And, Julie Scott from the Vision Shop is on the program talking about talking microwaves.
April 13, 2017
Lyndel Wischer is an arts curator and the judge for submissions to Vision Australia’s 2018 large print calendar. She believes that art can enrich life and provide enjoyment for people not matter their circumstance.
Lyndel speaks with Stella about how people with a vision impairment can approach art for the first time and what type of painting or drawing might be suitable for the calendar.
Also on the program, David Dopel CEO of the film distribution company Demand Film discussing up-coming titles of interest to the blindness and low vision community.
April 6, 2017
This week, Stella chats to Paul Mugambi, a Kenyan student and activist who is in the third month of a two-year scholarship at Australia National University in Canberra. He speaks about what life is like in Kenya for a person is blind - where poverty, misunderstanding from the general public about what blindness is and a lack of basic human rights can take its toll.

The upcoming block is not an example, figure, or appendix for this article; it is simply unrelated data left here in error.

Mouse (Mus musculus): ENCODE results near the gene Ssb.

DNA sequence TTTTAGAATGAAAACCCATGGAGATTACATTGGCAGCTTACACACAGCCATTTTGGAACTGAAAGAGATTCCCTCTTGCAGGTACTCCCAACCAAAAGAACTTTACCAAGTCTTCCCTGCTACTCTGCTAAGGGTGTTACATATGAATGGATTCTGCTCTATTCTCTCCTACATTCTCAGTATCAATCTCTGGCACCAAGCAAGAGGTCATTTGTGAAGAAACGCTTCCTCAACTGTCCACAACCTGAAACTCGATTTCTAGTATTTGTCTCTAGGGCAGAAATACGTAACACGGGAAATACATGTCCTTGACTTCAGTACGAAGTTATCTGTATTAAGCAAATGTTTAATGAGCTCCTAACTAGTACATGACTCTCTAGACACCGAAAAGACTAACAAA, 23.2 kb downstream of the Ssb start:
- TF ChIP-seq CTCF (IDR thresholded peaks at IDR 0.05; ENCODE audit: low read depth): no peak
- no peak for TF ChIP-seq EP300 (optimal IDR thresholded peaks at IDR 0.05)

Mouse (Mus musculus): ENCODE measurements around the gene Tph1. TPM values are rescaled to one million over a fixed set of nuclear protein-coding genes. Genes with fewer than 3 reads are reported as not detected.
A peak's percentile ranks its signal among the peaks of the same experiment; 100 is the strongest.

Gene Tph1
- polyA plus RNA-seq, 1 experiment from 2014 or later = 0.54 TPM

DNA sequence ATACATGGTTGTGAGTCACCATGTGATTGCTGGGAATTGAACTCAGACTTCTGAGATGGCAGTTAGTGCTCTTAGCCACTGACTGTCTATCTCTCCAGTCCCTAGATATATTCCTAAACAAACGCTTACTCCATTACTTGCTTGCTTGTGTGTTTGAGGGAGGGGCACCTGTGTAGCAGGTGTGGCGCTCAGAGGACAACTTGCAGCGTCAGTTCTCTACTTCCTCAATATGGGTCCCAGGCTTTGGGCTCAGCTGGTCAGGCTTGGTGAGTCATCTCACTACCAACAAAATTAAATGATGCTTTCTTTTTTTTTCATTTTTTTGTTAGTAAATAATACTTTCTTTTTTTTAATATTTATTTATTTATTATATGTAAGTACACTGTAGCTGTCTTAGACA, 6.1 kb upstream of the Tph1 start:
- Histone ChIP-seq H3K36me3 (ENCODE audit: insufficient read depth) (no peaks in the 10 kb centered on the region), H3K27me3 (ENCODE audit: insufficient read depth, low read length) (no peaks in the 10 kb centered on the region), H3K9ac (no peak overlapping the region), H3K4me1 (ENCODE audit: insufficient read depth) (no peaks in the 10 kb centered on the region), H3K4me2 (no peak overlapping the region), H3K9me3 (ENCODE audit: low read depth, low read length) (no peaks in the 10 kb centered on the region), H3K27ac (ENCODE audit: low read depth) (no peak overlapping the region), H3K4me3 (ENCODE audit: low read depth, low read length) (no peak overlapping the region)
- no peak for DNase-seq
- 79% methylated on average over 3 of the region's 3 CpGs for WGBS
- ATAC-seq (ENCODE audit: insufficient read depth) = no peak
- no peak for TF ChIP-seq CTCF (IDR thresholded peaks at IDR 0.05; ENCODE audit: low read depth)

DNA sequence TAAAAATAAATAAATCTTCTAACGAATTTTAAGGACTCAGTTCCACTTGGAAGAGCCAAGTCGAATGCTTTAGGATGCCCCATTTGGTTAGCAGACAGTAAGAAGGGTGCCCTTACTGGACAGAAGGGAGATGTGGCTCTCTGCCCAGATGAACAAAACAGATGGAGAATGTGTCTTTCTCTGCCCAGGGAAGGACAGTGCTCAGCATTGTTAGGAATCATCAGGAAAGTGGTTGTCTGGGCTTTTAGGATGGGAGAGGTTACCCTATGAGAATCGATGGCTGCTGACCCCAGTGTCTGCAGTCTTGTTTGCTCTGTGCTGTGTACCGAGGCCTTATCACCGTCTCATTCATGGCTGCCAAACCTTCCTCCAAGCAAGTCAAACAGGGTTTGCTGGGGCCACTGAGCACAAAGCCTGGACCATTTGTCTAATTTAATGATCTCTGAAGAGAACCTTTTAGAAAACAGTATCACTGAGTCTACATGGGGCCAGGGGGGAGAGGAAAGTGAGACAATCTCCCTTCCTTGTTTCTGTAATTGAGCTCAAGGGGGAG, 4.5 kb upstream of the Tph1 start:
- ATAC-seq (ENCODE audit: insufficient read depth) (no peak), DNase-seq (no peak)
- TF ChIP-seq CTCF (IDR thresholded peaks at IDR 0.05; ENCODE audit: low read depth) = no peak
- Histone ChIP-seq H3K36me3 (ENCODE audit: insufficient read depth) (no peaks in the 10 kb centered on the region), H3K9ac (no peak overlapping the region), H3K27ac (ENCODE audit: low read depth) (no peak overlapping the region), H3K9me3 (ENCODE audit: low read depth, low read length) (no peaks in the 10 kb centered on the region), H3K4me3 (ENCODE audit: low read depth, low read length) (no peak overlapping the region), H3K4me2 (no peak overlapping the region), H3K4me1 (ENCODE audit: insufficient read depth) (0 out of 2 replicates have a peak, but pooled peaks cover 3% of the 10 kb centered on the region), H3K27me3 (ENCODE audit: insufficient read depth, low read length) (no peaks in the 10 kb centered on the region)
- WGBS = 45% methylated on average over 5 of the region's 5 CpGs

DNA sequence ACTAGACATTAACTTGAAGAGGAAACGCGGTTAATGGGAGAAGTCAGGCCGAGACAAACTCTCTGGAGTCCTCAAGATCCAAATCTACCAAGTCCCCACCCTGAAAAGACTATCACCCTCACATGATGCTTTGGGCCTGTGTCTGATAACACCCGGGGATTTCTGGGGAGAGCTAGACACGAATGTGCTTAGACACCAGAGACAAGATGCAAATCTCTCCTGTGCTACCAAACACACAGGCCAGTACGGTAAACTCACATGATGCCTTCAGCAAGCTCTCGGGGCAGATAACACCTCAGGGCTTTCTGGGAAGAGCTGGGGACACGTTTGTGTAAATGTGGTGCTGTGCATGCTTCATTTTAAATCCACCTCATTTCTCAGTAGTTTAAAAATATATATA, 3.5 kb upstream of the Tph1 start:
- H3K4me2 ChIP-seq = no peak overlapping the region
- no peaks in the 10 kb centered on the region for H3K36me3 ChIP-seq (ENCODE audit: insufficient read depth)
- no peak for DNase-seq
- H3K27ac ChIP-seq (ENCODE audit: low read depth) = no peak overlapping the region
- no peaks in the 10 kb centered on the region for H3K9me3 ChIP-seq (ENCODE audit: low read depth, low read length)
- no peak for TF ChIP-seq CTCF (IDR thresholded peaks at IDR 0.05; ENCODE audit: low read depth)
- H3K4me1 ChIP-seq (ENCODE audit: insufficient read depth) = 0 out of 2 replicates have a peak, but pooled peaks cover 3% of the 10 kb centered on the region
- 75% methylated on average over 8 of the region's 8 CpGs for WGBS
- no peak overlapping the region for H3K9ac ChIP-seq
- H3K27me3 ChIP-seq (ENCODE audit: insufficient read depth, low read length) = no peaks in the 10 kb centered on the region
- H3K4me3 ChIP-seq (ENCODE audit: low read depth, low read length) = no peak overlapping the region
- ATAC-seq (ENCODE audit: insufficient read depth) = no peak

Paul began his career in advocacy and policy by chance after a university professor complained that his braille machine was too noisy. Paul spoke up and has never looked back.
He is proud of all of his affirmative action achievements but thinks his greatest legacy is establishing the first sports and activity club for students with disability. Until that time, students with disability were excluded from all sports and activities.
Also on the program, Michael Simpson, General Manager of Client Services at Vision Australia, discusses the upcoming print disability review and how you can get involved.